Let us turn once again to Nebraska. The term physician in Nebraska, as in Illinois, allows us to be peers with the allopathic and osteopathic physicians and that means we are included in the programs in which they are included. That benefits our patients and it benefits us. It allows us to be appointed to positions that affect public health, and places us in a position to promote chiropractic medicine to the public that we serve. How can this be a bad thing?

Are we so weak-kneed that we will immediately seek the right to use prescription drugs because we are called physicians? If that is true, then why, here in the "bastion of chiropractic medicine and chiropractic physicians" (Illinois) has this not happened? Perhaps those of us considering ourselves chiropractic physicians are just confident enough in our education, knowledge and expertise that we are not haunted by the specter of absorption into allopathy. Sometimes it is those most afraid that make the most noise. It is so reminiscent of the various sects in the churches of America. But then, we are not a church, are we? Do we really need the doctrine from Davenport, or can we manage to all by ourselves? I think the chiropractic physicians of Nebraska can handle the situation just fine. Let's get out of their business unless they, as a profession, not one or two disgruntled individuals, invite us in.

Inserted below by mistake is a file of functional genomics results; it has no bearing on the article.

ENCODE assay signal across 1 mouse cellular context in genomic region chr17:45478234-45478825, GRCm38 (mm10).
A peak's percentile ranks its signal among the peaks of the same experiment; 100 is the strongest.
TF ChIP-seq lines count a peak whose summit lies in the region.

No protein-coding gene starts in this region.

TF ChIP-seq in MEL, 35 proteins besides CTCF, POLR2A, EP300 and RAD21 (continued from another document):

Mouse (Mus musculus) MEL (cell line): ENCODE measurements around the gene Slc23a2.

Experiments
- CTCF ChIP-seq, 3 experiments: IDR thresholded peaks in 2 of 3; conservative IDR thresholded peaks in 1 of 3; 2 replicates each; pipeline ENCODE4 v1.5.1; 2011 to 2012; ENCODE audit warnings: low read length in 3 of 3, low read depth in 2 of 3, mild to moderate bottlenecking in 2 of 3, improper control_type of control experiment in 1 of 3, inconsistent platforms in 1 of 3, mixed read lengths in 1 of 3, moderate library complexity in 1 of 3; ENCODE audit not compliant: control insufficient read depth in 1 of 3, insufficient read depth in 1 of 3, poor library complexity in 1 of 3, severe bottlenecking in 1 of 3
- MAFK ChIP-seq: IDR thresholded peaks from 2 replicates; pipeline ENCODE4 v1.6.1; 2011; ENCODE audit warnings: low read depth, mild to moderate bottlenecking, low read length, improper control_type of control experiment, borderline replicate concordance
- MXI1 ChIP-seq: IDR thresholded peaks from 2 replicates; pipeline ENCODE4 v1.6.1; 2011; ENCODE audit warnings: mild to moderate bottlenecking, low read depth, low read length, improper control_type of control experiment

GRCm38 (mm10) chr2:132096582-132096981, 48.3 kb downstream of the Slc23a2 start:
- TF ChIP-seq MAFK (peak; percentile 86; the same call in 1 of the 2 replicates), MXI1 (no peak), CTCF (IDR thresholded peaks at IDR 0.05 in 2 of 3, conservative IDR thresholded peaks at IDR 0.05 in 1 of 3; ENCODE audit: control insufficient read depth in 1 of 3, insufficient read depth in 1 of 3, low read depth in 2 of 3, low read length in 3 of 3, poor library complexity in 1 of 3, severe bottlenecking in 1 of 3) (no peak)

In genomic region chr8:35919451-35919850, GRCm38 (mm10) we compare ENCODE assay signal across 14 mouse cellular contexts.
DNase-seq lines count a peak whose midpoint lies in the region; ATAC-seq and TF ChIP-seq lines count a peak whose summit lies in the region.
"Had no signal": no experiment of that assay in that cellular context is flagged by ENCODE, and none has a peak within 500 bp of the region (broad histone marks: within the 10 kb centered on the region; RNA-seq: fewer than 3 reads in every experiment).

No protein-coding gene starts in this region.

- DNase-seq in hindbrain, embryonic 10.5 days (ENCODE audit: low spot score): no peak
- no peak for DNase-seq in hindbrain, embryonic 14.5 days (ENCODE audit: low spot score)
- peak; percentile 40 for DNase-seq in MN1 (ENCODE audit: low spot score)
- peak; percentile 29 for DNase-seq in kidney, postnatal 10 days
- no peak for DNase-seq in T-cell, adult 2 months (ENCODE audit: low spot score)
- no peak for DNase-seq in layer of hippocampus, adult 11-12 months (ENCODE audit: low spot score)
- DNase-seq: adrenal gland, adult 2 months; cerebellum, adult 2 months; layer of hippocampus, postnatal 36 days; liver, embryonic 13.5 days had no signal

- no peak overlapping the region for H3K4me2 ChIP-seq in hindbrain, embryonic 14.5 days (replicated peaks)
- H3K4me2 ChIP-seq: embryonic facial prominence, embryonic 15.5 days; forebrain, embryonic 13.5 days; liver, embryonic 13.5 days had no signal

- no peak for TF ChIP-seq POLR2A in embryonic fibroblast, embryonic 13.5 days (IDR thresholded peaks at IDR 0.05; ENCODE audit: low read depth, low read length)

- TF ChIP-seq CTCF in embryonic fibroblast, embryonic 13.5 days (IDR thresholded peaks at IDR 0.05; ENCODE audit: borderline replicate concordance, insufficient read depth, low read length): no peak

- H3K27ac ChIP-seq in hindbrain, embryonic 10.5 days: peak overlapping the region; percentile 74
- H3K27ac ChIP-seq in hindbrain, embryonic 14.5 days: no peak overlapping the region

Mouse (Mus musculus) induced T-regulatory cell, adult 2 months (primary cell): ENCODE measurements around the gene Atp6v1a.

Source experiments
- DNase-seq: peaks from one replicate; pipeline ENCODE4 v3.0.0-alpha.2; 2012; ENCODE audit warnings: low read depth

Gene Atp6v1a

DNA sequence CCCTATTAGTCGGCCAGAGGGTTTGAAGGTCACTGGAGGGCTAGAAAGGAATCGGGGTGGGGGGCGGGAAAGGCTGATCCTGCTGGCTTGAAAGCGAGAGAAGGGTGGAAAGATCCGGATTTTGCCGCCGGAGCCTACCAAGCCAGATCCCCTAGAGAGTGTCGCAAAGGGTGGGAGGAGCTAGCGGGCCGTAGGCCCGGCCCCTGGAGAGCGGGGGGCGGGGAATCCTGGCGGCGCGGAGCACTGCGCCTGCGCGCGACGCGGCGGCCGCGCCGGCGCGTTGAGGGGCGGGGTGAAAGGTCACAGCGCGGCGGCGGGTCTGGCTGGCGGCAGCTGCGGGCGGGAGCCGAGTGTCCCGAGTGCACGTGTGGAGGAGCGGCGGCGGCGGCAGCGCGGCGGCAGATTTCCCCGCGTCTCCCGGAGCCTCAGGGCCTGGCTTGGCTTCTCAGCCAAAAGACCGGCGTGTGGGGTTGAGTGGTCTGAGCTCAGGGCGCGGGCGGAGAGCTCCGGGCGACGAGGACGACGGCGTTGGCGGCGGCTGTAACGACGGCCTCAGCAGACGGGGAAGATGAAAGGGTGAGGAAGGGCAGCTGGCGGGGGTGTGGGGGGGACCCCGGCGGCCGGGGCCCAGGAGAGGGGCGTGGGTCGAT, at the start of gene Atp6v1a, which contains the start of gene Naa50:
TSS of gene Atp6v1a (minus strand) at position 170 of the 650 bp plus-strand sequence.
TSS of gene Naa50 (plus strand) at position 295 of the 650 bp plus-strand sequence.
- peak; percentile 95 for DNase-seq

James Winterstein,DC president,
National University of Health Sciences
Lombard, Illinois

 



Oversimplified ?

Dear Editor:

I recently read with great anticipation the article written by Russell W. Shurtleff,DC, ("Using Whole-Food Supplements in Clinical Nutrition" from your March 12, 2001 issue). While I fully understand the main point Dr. Shurtleff is trying to make in this article, I do believe that there has been an oversimplification of this issue, and there are some points of confusion that need to be clarified and addressed.